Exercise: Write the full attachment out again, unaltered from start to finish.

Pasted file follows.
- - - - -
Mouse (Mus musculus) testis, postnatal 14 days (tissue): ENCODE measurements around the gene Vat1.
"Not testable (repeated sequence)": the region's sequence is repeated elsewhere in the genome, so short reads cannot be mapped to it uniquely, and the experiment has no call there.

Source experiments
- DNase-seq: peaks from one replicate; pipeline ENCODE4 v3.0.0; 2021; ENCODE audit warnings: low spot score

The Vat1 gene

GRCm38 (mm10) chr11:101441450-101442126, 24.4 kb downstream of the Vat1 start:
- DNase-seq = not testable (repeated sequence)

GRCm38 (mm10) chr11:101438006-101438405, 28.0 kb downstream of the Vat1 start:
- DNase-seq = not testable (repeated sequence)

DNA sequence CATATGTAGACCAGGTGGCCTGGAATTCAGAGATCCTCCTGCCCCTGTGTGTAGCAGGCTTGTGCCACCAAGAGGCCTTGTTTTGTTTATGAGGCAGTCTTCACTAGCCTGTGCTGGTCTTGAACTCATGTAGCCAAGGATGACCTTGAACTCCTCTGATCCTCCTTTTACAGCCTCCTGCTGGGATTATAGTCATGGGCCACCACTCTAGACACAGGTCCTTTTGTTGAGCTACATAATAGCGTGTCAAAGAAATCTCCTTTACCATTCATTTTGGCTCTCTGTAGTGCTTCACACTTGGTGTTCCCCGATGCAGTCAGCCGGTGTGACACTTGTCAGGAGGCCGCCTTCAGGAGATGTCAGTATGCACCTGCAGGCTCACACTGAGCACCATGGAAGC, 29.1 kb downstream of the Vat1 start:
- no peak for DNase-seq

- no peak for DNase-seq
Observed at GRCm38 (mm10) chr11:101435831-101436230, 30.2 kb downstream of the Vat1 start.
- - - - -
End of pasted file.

Mouse (Mus musculus) testis, postnatal 14 days (tissue): ENCODE measurements around the gene Vat1.
"Not testable (repeated sequence)": the region's sequence is repeated elsewhere in the genome, so short reads cannot be mapped to it uniquely, and the experiment has no call there.

Source experiments
- DNase-seq: peaks from one replicate; pipeline ENCODE4 v3.0.0; 2021; ENCODE audit warnings: low spot score

The Vat1 gene

GRCm38 (mm10) chr11:101441450-101442126, 24.4 kb downstream of the Vat1 start:
- DNase-seq = not testable (repeated sequence)

GRCm38 (mm10) chr11:101438006-101438405, 28.0 kb downstream of the Vat1 start:
- DNase-seq = not testable (repeated sequence)

DNA sequence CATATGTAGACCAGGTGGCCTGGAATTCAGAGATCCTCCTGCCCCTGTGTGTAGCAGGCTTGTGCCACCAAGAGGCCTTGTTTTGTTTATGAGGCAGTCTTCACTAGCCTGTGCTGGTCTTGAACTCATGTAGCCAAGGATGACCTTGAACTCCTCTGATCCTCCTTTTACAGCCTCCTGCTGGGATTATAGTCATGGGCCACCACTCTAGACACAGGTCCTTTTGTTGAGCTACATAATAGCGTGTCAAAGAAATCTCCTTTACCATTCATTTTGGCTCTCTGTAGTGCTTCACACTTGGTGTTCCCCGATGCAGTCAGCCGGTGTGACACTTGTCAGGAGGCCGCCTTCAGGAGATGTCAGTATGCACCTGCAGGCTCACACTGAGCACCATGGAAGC, 29.1 kb downstream of the Vat1 start:
- no peak for DNase-seq

- no peak for DNase-seq
Observed at GRCm38 (mm10) chr11:101435831-101436230, 30.2 kb downstream of the Vat1 start.